Key Passages: Keqi Yang shares his experience working for a data annotation company that helps AI companies with data preparation, cleaning, and labeling:
“1,000 workstations, 1,000 computers, and currently 800 AI trainers. They sit in front of the computer every day to draw frames, zoom in on the screen, adjust the frame line, and submit for review... There is air conditioning and Internet here. Each person’s office space is just less than 2 square meters.”
On the wide range of projects they’ve worked on, including an intriguing one related to reading palms: “We have counted sheep, wood, and iron blocks. The industries involved include medicine, security, and now automatic driving. We also took over a palmistry project. One party asked us to mark various hand lines on palms, and many employees have begun to study palmistry, which is very interesting. Generally speaking, for visual content to be accurately recognized by machines, at least 100,000 (labeled) pictures are required.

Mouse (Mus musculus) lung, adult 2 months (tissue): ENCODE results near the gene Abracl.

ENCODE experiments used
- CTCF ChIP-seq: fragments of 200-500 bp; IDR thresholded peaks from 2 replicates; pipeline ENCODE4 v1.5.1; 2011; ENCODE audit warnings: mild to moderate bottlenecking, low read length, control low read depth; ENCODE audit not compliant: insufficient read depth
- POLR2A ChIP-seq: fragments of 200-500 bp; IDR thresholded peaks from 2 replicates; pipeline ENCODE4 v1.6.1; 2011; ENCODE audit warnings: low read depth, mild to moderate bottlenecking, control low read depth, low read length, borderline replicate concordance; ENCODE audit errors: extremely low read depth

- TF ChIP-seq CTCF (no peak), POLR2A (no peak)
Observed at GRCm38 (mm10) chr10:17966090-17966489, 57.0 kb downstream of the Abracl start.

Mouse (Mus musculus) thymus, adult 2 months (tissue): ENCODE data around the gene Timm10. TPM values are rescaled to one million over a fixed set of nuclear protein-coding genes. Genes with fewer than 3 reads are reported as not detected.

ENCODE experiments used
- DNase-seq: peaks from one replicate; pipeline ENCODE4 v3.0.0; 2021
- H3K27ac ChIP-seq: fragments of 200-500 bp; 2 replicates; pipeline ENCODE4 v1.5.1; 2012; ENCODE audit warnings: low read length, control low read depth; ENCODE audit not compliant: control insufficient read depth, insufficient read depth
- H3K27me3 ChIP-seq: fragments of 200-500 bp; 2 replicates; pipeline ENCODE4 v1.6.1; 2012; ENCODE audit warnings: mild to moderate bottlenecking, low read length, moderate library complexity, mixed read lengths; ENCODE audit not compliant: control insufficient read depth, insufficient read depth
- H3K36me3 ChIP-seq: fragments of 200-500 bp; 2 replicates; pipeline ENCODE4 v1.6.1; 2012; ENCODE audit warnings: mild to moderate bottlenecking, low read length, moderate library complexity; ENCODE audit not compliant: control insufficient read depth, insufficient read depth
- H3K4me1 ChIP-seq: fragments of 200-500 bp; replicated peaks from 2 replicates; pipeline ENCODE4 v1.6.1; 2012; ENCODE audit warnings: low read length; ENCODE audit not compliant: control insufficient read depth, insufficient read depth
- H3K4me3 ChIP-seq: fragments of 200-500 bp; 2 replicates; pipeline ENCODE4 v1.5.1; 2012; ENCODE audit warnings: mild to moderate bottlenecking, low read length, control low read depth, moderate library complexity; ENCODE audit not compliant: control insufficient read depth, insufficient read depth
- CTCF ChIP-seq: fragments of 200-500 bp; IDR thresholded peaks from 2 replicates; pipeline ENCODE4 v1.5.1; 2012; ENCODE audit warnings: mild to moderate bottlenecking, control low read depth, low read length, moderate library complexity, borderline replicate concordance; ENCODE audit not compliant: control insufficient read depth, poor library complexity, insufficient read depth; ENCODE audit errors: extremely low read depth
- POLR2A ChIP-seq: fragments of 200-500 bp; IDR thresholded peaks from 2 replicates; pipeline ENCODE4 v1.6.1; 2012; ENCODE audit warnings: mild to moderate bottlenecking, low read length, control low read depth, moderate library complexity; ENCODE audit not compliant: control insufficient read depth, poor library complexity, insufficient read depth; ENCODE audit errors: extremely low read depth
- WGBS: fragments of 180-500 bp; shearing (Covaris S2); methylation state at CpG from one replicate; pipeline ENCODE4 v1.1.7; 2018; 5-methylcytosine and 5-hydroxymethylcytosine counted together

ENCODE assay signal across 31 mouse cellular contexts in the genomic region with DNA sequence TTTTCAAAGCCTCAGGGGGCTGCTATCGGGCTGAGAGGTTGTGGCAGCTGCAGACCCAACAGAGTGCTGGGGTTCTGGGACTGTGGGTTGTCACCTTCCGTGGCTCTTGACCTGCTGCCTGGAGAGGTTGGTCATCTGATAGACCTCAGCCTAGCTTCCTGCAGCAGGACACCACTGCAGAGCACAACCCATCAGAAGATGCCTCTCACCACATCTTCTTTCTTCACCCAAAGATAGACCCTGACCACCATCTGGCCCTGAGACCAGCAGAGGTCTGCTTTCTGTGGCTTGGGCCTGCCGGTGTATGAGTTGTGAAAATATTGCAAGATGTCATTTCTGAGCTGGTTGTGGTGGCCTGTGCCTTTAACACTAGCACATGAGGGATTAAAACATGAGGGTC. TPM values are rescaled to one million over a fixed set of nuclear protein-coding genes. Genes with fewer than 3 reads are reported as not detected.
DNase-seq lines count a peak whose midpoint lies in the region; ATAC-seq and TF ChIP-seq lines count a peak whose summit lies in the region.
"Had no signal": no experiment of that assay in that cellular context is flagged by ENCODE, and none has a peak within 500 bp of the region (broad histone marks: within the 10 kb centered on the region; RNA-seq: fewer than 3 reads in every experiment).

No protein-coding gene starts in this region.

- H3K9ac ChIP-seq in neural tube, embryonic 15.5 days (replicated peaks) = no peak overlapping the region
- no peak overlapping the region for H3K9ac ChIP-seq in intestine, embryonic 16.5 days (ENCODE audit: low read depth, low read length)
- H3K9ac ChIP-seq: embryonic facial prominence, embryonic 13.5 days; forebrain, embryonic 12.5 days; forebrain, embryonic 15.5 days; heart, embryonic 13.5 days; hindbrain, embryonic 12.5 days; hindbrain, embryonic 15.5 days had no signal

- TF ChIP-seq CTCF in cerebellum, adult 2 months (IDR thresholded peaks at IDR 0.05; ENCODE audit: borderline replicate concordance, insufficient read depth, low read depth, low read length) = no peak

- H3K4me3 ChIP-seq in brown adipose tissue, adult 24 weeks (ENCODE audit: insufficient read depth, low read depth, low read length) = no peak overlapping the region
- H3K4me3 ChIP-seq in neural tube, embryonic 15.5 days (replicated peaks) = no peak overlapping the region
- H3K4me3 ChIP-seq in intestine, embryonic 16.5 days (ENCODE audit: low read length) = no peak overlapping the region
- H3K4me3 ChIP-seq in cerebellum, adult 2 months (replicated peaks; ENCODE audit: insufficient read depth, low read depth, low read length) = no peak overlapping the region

On the tradeoff between decent salary and repetitive/mundane work: Subject to the difficulty of the project, a frame costs 3-8 cents, and more than 2,000 frames need to be drawn in 8 hours on a working day. The per capita monthly income is 3,000-4,000 RMB…Take our company as an example, the staff turnover rate is 30%-40%, because the work is relatively simple, sitting in front of the computer for 8 hours a day, doing repetitive work. For some, it is a comfortable job, but for others, it is very boring and uninteresting.
Yang also discusses macro-level trends in the data labeling industry related to professionalization and skill standardization: